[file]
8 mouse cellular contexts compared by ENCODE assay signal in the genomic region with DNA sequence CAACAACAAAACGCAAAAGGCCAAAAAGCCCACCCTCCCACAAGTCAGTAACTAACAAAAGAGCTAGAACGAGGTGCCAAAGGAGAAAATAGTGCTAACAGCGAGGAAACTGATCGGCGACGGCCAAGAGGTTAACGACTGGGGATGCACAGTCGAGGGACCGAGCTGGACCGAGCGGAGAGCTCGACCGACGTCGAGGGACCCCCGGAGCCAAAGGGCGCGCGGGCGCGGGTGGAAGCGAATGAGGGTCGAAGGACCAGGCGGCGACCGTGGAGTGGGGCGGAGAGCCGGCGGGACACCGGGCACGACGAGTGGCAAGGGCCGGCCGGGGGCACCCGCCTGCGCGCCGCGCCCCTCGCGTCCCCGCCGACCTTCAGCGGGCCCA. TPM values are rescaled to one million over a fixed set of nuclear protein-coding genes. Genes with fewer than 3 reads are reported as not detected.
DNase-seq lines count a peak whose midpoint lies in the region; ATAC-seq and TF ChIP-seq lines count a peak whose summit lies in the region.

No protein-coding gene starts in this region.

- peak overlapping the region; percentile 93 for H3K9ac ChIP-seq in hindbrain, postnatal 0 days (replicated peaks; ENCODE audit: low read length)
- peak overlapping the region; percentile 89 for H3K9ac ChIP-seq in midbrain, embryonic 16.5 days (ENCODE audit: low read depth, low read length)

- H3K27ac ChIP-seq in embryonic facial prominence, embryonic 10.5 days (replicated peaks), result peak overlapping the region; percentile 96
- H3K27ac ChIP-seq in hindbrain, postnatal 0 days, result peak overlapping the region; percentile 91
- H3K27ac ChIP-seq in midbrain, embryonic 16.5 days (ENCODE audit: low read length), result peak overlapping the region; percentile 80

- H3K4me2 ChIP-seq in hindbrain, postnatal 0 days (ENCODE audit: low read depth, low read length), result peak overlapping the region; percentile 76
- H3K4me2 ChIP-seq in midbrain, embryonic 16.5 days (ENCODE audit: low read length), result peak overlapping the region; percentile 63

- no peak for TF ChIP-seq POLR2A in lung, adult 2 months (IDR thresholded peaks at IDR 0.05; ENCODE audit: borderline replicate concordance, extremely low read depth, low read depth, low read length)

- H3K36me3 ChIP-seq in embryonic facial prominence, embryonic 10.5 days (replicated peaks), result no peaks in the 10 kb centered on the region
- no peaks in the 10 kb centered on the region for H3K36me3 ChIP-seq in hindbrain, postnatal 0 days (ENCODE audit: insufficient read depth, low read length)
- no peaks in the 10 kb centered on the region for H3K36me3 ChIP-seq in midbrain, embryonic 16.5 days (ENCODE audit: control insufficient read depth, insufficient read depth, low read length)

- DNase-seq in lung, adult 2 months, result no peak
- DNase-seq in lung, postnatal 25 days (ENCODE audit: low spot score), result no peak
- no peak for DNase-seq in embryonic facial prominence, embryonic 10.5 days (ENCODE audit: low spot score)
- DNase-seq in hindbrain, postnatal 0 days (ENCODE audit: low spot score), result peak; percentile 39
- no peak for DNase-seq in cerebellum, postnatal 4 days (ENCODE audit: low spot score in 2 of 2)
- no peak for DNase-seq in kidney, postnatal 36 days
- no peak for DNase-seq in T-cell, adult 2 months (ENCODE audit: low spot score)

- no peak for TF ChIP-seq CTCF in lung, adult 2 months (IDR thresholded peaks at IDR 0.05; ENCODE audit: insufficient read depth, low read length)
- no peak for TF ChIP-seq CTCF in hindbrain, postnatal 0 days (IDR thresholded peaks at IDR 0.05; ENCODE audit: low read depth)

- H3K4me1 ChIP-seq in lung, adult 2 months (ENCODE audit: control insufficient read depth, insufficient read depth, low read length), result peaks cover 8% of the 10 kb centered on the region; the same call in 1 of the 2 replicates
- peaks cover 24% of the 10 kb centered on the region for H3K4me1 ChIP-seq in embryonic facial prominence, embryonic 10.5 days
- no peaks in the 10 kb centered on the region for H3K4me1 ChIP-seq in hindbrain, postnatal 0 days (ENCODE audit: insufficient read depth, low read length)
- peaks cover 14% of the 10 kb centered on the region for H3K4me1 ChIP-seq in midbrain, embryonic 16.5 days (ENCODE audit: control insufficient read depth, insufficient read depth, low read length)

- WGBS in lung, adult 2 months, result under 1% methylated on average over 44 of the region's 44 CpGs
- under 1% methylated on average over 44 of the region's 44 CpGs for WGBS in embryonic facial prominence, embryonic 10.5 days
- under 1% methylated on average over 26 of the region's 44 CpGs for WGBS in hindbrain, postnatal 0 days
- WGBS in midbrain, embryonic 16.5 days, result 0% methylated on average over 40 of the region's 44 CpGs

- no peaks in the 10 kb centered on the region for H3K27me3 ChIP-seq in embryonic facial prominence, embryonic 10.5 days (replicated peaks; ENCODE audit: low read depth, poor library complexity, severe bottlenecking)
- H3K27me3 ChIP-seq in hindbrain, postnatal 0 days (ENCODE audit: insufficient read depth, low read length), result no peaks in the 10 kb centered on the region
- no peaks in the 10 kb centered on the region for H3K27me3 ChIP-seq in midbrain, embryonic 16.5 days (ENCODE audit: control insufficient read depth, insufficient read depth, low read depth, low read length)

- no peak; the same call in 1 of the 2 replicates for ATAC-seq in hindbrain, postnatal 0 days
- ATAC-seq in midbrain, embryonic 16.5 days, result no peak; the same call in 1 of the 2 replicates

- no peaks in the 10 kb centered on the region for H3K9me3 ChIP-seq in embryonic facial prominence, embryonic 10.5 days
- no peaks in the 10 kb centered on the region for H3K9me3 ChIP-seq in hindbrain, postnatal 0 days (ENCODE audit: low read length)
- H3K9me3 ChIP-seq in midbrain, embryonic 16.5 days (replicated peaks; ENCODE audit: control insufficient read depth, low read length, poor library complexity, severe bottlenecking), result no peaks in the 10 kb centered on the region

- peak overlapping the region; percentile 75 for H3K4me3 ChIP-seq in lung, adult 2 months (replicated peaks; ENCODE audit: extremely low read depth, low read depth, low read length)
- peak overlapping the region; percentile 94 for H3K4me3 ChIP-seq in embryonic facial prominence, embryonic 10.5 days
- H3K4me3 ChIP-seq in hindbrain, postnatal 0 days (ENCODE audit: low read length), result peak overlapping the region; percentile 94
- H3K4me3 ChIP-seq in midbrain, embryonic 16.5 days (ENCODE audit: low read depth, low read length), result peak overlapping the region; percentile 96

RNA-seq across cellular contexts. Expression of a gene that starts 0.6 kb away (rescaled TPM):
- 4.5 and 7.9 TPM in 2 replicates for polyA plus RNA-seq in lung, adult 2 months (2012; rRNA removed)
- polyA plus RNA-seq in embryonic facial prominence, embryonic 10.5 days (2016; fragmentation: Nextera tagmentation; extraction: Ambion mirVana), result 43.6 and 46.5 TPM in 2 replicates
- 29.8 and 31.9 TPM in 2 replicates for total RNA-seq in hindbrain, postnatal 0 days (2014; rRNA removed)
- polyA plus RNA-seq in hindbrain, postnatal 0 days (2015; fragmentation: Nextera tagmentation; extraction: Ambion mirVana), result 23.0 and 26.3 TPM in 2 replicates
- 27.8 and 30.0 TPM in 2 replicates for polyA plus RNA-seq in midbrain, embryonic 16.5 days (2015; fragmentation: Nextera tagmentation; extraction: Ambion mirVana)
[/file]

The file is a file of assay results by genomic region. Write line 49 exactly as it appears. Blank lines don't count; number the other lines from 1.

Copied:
- 27.8 and 30.0 TPM in 2 replicates for polyA plus RNA-seq in midbrain, embryonic 16.5 days (2015; fragmentation: Nextera tagmentation; extraction: Ambion mirVana)